It's remarkable how quickly Altman seems to blend new players into his system, and how easily they are able to find chemistry with their teammates. The good thing is, his players have college experience -- just not playing with the Ducks, who are ranked 11th and 15th in the two polls. Of the eight rotation players, there are five seniors, a junior and two sophomores. Not many top-20 teams can say that.
Like most good coaches, Altman usually finds fault in post-game analysis of his team's performance. After Saturday's game, he said he was disappointed with the Ducks' first 30 minutes.
"Our ball movement wasn't crisp," he said. "We didn't do a real good job on the boards. And defensively, we showed how far we have to go. We have a long way to go with our defensive effort.
"They dictated the tempo, which really disappointed me. We didn't have the energy. I'm not sure why. I didn't like our pace most of the night. We did some things (offensively) the first half I haven't seen in a practice or game, and none of them worked. We weren't sharp.
"To be able to turn it up a notch and go is a great characteristic to have. But over the long haul, if you depend on that, it's going to bite you very often."
The Ducks are blessed with depth and shooting ability on the perimeter but are thin in the middle. An opponent stocked with good bigs could give them trouble. Altman starts three guards alongside Moser, the team's best rebounder, and 6-11, 255-pound senior Waverly Austin, who played only 13 minutes Saturday night.
Ben Carter, a 6-8 sophomore, joins on for Oregon's next game against Cal Irvine Tuesday night, as does guard Dominic Artis, both having served their nine-game NCAA suspensions. Artis was a starter as a freshman last season, but he'll come back in a reserve role, at least to begin with.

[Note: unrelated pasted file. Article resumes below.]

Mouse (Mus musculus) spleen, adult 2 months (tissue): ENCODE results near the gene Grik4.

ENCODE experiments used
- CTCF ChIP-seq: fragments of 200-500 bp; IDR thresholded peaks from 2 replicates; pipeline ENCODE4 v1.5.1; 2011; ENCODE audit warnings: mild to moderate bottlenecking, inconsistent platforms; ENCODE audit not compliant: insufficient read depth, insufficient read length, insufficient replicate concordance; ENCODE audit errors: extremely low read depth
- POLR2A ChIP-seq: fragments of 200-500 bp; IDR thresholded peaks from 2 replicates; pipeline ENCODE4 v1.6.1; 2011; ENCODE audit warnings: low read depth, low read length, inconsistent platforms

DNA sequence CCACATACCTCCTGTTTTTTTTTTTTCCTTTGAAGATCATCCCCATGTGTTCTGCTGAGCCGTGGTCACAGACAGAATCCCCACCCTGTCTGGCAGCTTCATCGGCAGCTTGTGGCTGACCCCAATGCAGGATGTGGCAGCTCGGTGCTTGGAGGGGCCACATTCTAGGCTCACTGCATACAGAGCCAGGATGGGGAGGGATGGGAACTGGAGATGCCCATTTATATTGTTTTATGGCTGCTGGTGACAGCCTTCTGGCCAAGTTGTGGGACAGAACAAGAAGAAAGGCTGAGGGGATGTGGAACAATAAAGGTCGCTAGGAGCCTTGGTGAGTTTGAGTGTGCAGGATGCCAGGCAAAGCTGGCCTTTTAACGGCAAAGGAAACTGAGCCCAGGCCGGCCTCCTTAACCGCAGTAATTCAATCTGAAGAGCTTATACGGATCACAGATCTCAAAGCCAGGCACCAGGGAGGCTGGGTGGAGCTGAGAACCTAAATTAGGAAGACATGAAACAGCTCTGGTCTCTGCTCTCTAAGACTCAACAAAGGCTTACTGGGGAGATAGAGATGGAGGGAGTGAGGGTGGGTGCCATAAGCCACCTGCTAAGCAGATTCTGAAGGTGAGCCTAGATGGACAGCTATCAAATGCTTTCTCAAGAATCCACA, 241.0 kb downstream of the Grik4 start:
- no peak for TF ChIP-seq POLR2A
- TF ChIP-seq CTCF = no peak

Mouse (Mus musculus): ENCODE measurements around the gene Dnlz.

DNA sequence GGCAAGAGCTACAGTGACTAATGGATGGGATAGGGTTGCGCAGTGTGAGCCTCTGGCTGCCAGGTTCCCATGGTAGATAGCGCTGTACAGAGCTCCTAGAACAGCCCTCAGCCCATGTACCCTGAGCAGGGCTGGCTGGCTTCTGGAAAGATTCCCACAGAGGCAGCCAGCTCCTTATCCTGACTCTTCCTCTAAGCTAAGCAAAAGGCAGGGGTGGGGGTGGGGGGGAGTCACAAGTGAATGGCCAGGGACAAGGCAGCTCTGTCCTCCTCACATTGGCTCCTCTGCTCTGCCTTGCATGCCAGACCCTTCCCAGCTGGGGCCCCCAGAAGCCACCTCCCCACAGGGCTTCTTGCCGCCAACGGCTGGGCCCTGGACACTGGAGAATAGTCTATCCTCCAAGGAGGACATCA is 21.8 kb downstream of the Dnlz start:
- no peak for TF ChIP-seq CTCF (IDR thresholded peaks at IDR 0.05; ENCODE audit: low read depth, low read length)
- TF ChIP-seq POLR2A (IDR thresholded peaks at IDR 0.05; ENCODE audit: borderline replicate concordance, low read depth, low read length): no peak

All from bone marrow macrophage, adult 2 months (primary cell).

"D.A. is a very talented young man, but we're not going to start him," Altman said. "Both of those guys are going to play for us. They're going to be a big part of the team. We're only nine games into it. Nothing is set in stone. We'll probably be going into January still figuring out roles. A lot of good teams do that."
The Ducks are a good team. Whether they can reach greatness is yet to be determined. Altman sounds as if he is guarding against his players getting a little too full of themselves.
"We're off to a nice start," he said. "I've been very pleased with the way the guys have banded together and have some good chemistry going. When we move the ball and make shots for each other, we're fun to watch.
"We're headed in the right direction. I just think we have a long way to go, and I hope I get the whole team to learn that. Sometimes you have to lose to get their attention."
There was a nice crowd of 10,043 on hand, and Altman said he wants to play a game at the Moda Center every other year as a reward to Metro-area fans. "Portland is very important to us," he said.
For now, Altman will concern himself with making the two-hour drive to Matt Knight Arena worth it.
"We're just scratching the surface with this team," he said. "There is a lot of potential there that we haven't begun to tap. I'll be really disappointed if, by Jan. 14, we're not a lot better. And if by Feb. 14, we're not a lot better than that. And if by March 14, we're not a lot better than that."
If all of that happens, it could be a season for the ages at Transfer U.